... However, these test rigs either fell short in the complete investigation of spray development (limited optical access) or did not provide stable cross flow conditions (engine exhaust flow). Moreover, a comprehensive understanding of SCR processes cannot be gained by the synopsis of the studies since the environments under which the experiments were performed, such as geometries and operating conditions differed vastly [15]. An efficient way to conduct a full investigation on spray development is through the usage of a wind tunnel which can provide a stable heated crossflow and a large optically accessible test section to enable the use of measurement equipment like Phase Doppler Anemometry (PDA), backlight imaging etc. ...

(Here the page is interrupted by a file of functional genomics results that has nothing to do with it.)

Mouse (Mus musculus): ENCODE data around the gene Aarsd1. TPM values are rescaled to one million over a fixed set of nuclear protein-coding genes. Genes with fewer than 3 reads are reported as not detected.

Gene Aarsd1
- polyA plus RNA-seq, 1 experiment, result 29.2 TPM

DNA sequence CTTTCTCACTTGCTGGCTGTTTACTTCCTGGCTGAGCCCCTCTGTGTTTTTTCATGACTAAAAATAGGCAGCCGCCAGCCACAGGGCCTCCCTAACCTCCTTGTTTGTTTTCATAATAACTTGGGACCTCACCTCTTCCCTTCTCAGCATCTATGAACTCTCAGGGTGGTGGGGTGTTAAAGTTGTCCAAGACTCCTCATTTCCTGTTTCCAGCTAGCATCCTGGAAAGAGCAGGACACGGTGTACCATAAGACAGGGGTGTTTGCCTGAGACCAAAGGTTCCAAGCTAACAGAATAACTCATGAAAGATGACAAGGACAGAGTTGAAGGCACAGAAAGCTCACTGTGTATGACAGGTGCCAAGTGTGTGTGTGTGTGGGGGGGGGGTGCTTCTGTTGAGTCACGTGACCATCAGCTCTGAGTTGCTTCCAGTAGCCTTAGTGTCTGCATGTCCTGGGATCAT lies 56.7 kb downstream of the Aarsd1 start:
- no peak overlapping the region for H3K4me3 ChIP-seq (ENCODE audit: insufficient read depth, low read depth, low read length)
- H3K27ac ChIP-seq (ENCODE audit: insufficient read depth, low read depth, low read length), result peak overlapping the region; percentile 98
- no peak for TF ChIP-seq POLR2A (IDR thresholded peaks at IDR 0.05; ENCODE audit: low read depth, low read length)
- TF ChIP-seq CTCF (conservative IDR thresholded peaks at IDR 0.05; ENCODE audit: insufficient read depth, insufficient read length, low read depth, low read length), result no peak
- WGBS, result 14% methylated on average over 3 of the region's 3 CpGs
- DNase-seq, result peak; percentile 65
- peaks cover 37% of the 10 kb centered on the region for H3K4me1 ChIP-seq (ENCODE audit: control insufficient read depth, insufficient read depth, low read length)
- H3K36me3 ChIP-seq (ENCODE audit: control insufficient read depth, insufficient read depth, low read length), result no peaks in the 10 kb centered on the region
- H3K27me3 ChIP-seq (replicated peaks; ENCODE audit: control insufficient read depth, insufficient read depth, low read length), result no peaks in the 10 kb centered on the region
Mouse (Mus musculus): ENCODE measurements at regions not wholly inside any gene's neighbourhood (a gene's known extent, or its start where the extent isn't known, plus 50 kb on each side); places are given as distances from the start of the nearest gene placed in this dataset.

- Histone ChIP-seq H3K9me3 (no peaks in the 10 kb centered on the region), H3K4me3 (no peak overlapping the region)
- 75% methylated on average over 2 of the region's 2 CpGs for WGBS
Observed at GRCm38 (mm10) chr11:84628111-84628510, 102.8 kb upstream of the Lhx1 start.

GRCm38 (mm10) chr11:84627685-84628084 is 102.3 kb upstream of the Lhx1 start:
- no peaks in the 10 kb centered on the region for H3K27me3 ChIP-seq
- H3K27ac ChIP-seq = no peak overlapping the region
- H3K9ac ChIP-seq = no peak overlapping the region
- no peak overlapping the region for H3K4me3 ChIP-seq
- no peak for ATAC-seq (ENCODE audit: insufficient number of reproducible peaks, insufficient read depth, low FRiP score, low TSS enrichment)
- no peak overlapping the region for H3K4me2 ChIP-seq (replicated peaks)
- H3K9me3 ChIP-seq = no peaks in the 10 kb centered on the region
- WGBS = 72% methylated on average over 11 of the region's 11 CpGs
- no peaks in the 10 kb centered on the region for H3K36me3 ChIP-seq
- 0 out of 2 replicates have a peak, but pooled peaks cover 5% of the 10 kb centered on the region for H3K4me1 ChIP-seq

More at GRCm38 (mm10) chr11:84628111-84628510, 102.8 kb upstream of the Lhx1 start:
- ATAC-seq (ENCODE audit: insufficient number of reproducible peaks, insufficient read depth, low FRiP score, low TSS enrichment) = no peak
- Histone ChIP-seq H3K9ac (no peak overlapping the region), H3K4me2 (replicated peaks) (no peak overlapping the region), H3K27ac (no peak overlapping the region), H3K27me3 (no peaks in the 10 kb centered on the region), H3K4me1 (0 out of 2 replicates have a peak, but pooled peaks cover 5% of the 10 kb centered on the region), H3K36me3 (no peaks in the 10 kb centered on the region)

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A new subsonic heated open-loop wind tunnel has been designed and manufactured specifically with a 0.25 × 0.25 m cross-section and 1.59 m long optically accessible quartz glass cross-section. The purpose of this wind tunnel was to investigate Selective Catalytic Reduction (SCR) sprays using Phase Doppler Anemometry (PDA). It is capable of reaching a flowrate equating to 50 m/s in the test section when operating at standard room conditions. A 145 kW heater is mounted downstream the blower to achieve air temperatures of up to 400 °C with maximum air mass flow of 1200 kg/h. The diffuser, flow conditioning and contraction cone sections of the wind tunnel have been designed to minimize velocity and temperature gradients within the test section while minimizing flow disturbances. A diffuser with a cone angle of 5o and an area ratio of 3.95 and a contraction cone with a contraction ratio of 4.05 was selected. The test section has been designed to give complete visible access through top and both sides, while the bottom is made of stainless steel. The two sides are made of quartz glass to provide the best signal transmission quality for usage with any optical equipment e.g. PDA. The top of the test section has sections made of Robax glass with detachable windows for easy mounting and dismounting of any equipment subject to be tested in the flow section. Experimental studies using PDA and seeded flow were conducted and verified against Computational Fluid Dynamics (CFD) and analytical solutions to verify the flow parameters inside the test section. The streamwise turbulence intensity in the test section was found to be less than 2% in the core with similar values for the cross-stream turbulence intensities. The complete design and construction of each section of the wind tunnel has been presented and discussed in this paper. Together with the good flow quality, a heated crossflow of up to 400 °C with an air velocity of up to 10 m/s can be delivered upstream the flow section. It can be used to simulate various flow conditions e.g. flow from an engine exhaust, but could also allow to record many transient behaviors related with heated crossflows such as droplet wall film stripping, deposits formations in SCRs etc. Moreover, studies involving chemically composed flow can also be conducted since it is an open-loop wind tunnel and the gas flow is constantly being renewed.